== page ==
Evolutionary dynamics at the tumor edge reveals metabolic imaging biomarkers
Jiménez-Sánchez J, Bosque JJ, Jiménez-Londoño GA, Molina-García D, Martínez-Rubio A, Pérez-Beteta J, Ortega-Sabater C, Honguero-Martínez AF, García-Vicente AM, Calvo GF, Pérez-García VM.
medrxiv, 20204461v1 (2020).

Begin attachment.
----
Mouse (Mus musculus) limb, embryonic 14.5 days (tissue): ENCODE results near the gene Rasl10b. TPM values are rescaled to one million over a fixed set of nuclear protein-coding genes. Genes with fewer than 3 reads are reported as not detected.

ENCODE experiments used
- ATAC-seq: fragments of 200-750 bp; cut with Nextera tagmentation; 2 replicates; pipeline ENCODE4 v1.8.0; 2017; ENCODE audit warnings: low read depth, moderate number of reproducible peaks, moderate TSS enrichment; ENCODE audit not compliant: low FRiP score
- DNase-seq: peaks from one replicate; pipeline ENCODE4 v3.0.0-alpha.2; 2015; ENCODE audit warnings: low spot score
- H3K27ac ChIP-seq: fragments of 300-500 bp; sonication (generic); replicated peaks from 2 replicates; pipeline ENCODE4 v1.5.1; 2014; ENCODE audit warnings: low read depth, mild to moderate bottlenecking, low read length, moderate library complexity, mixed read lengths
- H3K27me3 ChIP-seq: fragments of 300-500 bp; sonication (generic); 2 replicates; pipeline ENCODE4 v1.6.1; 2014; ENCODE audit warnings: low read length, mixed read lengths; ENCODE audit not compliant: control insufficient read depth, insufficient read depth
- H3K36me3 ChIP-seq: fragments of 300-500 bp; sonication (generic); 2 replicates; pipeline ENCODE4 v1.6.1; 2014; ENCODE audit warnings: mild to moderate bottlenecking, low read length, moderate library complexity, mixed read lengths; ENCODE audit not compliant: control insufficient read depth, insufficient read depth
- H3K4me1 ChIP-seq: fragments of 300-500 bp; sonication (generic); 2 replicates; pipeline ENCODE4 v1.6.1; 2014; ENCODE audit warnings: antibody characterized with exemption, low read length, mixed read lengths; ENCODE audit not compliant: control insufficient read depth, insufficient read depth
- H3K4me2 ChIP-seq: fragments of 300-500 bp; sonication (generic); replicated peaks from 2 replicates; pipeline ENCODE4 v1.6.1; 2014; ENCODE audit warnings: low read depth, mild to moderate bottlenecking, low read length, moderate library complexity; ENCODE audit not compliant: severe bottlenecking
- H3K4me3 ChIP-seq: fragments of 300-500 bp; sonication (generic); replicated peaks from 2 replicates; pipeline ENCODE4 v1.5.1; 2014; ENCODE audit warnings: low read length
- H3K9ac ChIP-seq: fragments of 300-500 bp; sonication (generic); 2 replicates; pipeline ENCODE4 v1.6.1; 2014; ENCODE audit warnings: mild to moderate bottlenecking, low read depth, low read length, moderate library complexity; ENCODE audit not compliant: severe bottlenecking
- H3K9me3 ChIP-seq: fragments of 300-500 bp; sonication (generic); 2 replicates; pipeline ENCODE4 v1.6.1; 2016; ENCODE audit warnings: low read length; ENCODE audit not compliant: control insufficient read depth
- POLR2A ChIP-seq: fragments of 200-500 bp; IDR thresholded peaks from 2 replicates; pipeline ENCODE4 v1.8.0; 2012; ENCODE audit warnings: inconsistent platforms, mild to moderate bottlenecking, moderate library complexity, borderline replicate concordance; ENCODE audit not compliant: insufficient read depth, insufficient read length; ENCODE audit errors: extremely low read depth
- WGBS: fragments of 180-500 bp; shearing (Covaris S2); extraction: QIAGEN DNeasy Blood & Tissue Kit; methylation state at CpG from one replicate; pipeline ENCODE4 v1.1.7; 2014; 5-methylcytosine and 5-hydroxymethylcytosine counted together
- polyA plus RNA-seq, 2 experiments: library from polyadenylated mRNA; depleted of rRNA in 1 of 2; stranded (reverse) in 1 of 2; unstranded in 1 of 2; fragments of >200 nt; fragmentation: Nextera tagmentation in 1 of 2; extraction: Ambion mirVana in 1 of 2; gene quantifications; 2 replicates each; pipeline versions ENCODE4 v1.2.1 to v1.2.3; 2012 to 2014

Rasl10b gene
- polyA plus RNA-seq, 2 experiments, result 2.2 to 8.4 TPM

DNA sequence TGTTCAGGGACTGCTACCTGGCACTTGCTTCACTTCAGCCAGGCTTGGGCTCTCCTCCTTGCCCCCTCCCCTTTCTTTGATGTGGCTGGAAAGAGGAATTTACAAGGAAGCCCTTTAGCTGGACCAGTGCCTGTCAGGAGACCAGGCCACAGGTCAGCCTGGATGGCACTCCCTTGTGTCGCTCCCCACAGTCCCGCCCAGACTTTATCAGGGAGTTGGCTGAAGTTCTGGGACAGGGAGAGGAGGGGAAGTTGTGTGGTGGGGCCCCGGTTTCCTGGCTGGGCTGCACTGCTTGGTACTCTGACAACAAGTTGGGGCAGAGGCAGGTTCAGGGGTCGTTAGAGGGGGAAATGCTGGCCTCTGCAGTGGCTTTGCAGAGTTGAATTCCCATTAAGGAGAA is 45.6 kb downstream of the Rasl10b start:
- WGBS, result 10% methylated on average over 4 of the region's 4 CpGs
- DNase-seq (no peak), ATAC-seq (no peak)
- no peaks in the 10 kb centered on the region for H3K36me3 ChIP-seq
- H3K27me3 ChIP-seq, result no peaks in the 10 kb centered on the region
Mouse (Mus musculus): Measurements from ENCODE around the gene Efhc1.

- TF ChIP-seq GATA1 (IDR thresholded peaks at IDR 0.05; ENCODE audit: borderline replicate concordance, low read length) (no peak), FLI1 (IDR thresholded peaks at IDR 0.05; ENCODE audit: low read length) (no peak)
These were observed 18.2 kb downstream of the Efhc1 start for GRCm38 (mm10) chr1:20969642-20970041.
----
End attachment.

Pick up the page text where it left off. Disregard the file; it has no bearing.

Human cancers are biologically and morphologically heterogeneous. A variety of clonal populations emerge within these neoplasms and their interaction leads to complex spatio-temporal dynamics during tumor growth. We studied the reshaping of metabolic activity in human cancers by means of continuous and discrete mathematical models, and matched the results to positron emission tomography (PET) imaging data. Our models revealed that the location of increasingly active proliferative cellular spots progressively drifted from the center of the tumor to the periphery, as a result of the competition between gradually more aggressive phenotypes. This computational finding led to the development of a metric, the NPAC, based on the distance from the location of peak activity (proliferation) to the tumor centroid. The NPAC metric can be computed for human patients using 18F-FDG PET/CT images where the voxel of maximum uptake (SUVmax) is taken as the point of peak activity. Two datasets of 18F-FDG PET/CT images were collected, one from 61 breast cancer patients and another from 161 non-small-cell lung cancer patients. In both cohorts, survival analyses were carried out for the NPAC and for other classical PET/CT-based biomarkers, finding that the former had a high prognostic value, outperforming the latter. In summary, our work offers new insights into the evolutionary mechanisms behind tumor progression and provides a PET/CT-based biomarker with clinical applicability.